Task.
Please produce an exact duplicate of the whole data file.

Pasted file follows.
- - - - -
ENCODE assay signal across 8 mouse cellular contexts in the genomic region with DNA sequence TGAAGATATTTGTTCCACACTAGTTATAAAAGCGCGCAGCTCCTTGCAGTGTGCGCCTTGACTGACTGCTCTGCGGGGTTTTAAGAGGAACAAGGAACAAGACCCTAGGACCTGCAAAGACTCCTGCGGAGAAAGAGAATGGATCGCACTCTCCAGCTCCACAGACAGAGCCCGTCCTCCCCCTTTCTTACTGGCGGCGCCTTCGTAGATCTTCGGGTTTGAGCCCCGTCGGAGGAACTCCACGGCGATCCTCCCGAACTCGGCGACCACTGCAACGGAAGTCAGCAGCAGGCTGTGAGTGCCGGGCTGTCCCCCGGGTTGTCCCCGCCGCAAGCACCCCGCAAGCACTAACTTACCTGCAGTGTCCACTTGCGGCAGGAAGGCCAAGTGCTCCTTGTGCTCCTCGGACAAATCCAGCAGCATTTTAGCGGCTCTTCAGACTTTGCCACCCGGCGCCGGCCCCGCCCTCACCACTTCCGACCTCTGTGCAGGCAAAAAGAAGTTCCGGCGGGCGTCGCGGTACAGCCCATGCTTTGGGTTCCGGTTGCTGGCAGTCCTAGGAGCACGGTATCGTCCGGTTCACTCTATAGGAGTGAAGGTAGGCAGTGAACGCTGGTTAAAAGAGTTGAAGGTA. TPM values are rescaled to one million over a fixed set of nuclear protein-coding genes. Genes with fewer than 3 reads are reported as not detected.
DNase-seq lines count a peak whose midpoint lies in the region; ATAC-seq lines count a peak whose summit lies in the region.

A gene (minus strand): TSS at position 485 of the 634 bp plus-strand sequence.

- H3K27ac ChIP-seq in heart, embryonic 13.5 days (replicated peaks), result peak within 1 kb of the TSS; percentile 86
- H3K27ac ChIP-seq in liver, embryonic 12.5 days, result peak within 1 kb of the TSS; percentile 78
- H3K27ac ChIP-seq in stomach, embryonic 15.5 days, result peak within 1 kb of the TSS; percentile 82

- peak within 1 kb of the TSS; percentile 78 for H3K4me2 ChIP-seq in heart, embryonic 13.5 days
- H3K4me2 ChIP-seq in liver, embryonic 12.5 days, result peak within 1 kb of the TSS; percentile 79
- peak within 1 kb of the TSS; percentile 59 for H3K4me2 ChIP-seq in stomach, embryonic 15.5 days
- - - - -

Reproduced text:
ENCODE assay signal across 8 mouse cellular contexts in the genomic region with DNA sequence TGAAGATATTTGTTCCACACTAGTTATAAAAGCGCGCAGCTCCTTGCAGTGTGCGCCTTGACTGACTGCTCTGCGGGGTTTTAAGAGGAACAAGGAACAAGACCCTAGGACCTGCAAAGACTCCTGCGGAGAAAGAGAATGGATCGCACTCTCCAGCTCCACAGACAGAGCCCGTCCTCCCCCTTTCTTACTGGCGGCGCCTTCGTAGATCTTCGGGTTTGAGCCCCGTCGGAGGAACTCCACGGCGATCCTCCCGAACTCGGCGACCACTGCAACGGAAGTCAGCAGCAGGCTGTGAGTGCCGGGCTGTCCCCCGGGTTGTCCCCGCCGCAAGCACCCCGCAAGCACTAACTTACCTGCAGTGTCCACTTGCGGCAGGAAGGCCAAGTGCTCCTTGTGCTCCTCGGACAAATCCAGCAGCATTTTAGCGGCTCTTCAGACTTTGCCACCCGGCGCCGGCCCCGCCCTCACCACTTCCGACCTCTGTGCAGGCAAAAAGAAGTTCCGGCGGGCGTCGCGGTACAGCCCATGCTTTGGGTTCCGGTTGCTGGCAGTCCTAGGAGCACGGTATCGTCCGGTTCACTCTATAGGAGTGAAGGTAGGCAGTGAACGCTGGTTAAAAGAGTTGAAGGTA. TPM values are rescaled to one million over a fixed set of nuclear protein-coding genes. Genes with fewer than 3 reads are reported as not detected.
DNase-seq lines count a peak whose midpoint lies in the region; ATAC-seq lines count a peak whose summit lies in the region.

A gene (minus strand): TSS at position 485 of the 634 bp plus-strand sequence.

- H3K27ac ChIP-seq in heart, embryonic 13.5 days (replicated peaks), result peak within 1 kb of the TSS; percentile 86
- H3K27ac ChIP-seq in liver, embryonic 12.5 days, result peak within 1 kb of the TSS; percentile 78
- H3K27ac ChIP-seq in stomach, embryonic 15.5 days, result peak within 1 kb of the TSS; percentile 82

- peak within 1 kb of the TSS; percentile 78 for H3K4me2 ChIP-seq in heart, embryonic 13.5 days
- H3K4me2 ChIP-seq in liver, embryonic 12.5 days, result peak within 1 kb of the TSS; percentile 79
- peak within 1 kb of the TSS; percentile 59 for H3K4me2 ChIP-seq in stomach, embryonic 15.5 days